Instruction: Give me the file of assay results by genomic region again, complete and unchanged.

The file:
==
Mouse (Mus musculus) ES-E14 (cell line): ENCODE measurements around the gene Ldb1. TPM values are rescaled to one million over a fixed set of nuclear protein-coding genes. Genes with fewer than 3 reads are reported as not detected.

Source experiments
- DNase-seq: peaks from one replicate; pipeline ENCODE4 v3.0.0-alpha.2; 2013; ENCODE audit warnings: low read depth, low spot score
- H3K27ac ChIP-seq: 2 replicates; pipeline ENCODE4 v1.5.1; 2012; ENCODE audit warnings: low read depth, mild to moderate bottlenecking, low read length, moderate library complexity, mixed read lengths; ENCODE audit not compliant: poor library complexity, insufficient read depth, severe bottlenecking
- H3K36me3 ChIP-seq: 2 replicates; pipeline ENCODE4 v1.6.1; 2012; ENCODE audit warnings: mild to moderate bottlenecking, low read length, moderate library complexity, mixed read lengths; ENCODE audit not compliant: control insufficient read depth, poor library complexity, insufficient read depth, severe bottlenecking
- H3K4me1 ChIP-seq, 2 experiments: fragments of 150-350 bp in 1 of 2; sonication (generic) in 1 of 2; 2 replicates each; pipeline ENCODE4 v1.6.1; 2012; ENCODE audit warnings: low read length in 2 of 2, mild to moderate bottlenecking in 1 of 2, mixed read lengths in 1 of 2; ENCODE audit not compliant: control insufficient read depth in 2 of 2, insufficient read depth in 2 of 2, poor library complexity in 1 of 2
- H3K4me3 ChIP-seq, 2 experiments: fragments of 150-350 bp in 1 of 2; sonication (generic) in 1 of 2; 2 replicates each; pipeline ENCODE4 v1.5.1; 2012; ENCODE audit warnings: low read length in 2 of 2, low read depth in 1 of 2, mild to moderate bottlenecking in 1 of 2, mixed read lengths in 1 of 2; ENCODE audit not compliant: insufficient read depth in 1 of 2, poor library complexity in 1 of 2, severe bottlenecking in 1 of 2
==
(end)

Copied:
Mouse (Mus musculus) ES-E14 (cell line): ENCODE measurements around the gene Ldb1. TPM values are rescaled to one million over a fixed set of nuclear protein-coding genes. Genes with fewer than 3 reads are reported as not detected.

Source experiments
- DNase-seq: peaks from one replicate; pipeline ENCODE4 v3.0.0-alpha.2; 2013; ENCODE audit warnings: low read depth, low spot score
- H3K27ac ChIP-seq: 2 replicates; pipeline ENCODE4 v1.5.1; 2012; ENCODE audit warnings: low read depth, mild to moderate bottlenecking, low read length, moderate library complexity, mixed read lengths; ENCODE audit not compliant: poor library complexity, insufficient read depth, severe bottlenecking
- H3K36me3 ChIP-seq: 2 replicates; pipeline ENCODE4 v1.6.1; 2012; ENCODE audit warnings: mild to moderate bottlenecking, low read length, moderate library complexity, mixed read lengths; ENCODE audit not compliant: control insufficient read depth, poor library complexity, insufficient read depth, severe bottlenecking
- H3K4me1 ChIP-seq, 2 experiments: fragments of 150-350 bp in 1 of 2; sonication (generic) in 1 of 2; 2 replicates each; pipeline ENCODE4 v1.6.1; 2012; ENCODE audit warnings: low read length in 2 of 2, mild to moderate bottlenecking in 1 of 2, mixed read lengths in 1 of 2; ENCODE audit not compliant: control insufficient read depth in 2 of 2, insufficient read depth in 2 of 2, poor library complexity in 1 of 2
- H3K4me3 ChIP-seq, 2 experiments: fragments of 150-350 bp in 1 of 2; sonication (generic) in 1 of 2; 2 replicates each; pipeline ENCODE4 v1.5.1; 2012; ENCODE audit warnings: low read length in 2 of 2, low read depth in 1 of 2, mild to moderate bottlenecking in 1 of 2, mixed read lengths in 1 of 2; ENCODE audit not compliant: insufficient read depth in 1 of 2, poor library complexity in 1 of 2, severe bottlenecking in 1 of 2